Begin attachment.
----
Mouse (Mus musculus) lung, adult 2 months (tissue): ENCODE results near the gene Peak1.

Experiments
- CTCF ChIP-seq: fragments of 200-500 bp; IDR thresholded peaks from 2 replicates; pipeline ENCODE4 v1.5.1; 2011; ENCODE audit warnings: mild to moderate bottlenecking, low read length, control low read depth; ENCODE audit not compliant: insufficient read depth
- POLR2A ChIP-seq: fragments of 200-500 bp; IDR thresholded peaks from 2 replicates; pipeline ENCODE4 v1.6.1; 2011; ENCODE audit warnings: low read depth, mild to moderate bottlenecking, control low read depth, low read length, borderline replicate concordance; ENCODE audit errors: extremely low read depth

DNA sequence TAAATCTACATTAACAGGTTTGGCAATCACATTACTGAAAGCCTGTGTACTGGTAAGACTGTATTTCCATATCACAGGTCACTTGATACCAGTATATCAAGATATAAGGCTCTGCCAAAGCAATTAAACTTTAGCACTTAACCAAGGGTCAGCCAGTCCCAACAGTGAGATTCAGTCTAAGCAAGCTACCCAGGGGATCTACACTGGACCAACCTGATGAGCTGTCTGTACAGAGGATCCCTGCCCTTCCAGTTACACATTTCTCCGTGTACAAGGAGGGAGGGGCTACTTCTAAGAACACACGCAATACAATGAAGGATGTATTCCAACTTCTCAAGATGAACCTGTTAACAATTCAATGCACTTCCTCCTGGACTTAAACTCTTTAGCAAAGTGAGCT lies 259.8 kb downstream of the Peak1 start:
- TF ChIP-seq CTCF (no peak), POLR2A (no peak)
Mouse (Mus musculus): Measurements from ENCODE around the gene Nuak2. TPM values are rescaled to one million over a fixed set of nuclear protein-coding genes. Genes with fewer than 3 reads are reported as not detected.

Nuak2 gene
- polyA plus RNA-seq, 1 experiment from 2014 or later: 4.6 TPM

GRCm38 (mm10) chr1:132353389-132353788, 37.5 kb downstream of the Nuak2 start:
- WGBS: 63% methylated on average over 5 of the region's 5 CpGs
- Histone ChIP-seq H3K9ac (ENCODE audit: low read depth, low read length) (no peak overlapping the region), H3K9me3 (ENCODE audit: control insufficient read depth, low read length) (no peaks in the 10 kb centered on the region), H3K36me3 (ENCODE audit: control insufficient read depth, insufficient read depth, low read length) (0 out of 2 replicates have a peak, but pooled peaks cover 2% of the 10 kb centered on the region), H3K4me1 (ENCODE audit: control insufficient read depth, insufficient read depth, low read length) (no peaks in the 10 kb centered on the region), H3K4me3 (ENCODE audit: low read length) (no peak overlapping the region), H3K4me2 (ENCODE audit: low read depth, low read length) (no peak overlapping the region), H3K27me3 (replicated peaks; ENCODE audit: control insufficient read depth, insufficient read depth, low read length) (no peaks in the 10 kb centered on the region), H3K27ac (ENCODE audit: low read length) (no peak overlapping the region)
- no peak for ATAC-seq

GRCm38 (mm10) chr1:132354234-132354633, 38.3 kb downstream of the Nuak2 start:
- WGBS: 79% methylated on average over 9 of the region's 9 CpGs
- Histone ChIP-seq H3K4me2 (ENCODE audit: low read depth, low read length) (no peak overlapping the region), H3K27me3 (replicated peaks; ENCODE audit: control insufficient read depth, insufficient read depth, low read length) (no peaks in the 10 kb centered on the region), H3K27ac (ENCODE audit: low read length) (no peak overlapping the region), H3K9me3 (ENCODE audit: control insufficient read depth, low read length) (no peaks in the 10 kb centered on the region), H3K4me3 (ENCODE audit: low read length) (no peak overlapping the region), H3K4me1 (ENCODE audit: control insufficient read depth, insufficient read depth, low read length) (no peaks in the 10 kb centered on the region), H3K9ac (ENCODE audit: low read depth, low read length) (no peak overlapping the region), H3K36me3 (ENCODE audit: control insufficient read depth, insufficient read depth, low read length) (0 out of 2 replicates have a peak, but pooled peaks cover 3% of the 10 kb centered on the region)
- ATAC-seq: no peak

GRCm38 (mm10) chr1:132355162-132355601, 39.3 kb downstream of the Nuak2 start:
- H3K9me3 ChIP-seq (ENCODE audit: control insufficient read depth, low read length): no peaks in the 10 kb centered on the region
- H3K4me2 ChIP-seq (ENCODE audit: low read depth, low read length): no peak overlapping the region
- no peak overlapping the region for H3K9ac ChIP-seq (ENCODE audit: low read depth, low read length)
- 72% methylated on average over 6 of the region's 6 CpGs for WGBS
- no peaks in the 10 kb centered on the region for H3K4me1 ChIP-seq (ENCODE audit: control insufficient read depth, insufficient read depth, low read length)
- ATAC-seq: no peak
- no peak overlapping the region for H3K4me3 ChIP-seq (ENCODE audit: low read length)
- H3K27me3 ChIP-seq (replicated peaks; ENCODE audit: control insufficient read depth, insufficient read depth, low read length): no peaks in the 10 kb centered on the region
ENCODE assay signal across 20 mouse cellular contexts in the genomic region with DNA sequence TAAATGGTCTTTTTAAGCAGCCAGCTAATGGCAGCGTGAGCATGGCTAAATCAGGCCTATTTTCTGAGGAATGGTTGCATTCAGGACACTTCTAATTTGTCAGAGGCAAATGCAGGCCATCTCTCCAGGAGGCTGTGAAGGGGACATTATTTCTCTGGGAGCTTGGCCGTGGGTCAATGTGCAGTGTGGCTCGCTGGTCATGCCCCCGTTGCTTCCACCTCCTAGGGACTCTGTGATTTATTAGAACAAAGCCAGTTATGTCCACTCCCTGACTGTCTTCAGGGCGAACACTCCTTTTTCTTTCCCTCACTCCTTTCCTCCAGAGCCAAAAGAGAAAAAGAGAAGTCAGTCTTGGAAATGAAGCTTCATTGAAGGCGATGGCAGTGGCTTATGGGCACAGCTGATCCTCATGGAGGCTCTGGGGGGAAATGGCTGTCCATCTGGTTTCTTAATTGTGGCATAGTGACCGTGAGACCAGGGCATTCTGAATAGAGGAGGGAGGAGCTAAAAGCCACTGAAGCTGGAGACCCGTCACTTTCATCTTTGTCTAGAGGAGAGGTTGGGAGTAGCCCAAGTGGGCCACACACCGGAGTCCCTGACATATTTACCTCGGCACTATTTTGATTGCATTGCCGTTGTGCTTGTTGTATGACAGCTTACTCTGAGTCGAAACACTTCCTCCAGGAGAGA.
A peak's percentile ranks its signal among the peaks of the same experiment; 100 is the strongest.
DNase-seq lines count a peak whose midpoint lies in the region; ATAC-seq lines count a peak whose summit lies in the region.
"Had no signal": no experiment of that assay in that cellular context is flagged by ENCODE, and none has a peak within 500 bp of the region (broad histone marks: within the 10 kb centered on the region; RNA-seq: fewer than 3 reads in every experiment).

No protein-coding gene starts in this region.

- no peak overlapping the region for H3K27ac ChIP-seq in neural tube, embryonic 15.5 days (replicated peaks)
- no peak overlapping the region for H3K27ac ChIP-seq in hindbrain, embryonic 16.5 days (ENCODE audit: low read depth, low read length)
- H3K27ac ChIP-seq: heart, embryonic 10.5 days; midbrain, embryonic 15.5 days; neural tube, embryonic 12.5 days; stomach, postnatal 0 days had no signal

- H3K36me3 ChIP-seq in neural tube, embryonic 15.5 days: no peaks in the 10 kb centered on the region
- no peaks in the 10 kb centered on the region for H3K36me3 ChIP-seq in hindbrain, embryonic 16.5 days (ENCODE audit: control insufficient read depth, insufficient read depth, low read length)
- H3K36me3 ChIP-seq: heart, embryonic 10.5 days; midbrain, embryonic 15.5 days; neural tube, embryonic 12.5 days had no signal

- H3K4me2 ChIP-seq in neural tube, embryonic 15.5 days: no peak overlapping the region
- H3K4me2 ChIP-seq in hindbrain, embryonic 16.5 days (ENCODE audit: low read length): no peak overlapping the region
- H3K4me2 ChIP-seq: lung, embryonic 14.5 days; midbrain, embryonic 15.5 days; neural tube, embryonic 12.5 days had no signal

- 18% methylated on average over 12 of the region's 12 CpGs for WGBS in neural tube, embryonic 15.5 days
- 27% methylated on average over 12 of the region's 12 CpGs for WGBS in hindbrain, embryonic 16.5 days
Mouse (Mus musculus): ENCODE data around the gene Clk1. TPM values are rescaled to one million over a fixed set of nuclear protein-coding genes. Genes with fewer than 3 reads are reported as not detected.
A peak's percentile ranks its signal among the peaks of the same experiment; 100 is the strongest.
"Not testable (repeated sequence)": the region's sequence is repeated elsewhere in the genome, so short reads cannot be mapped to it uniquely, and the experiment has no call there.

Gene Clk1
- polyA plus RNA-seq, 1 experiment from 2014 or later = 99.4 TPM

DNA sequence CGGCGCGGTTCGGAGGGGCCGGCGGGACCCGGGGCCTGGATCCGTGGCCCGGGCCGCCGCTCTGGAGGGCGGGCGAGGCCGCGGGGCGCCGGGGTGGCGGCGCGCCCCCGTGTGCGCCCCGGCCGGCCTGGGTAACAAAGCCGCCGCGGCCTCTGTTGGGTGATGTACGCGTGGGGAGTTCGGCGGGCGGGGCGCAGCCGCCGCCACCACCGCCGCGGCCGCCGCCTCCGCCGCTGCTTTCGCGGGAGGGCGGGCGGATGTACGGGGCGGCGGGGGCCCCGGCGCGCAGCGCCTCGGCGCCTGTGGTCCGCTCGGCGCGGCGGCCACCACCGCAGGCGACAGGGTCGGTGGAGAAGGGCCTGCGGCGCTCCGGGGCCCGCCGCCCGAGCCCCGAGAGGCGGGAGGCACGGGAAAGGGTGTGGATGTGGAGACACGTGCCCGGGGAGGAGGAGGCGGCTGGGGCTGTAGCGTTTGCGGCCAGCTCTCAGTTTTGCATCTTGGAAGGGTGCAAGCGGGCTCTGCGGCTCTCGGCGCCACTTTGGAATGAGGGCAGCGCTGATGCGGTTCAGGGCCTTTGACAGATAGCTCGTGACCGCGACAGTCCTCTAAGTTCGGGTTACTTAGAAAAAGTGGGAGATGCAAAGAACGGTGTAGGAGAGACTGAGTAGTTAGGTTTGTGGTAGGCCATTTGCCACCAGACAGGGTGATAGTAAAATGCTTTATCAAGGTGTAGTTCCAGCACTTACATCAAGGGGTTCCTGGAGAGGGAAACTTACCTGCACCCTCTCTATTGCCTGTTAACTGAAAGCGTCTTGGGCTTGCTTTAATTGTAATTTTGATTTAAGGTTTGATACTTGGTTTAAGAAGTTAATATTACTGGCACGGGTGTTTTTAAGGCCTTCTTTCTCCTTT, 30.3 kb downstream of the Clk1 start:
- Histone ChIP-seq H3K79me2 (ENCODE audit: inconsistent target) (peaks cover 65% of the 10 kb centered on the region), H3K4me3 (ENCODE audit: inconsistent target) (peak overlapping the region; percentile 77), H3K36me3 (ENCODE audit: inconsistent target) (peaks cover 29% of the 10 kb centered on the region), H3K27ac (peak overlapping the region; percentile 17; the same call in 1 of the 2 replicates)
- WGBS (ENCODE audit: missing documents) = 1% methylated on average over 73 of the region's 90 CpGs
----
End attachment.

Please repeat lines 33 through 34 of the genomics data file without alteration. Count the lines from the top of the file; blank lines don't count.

- no peak overlapping the region for H3K27ac ChIP-seq in hindbrain, embryonic 16.5 days (ENCODE audit: low read depth, low read length)
- H3K27ac ChIP-seq: heart, embryonic 10.5 days; midbrain, embryonic 15.5 days; neural tube, embryonic 12.5 days; stomach, postnatal 0 days had no signal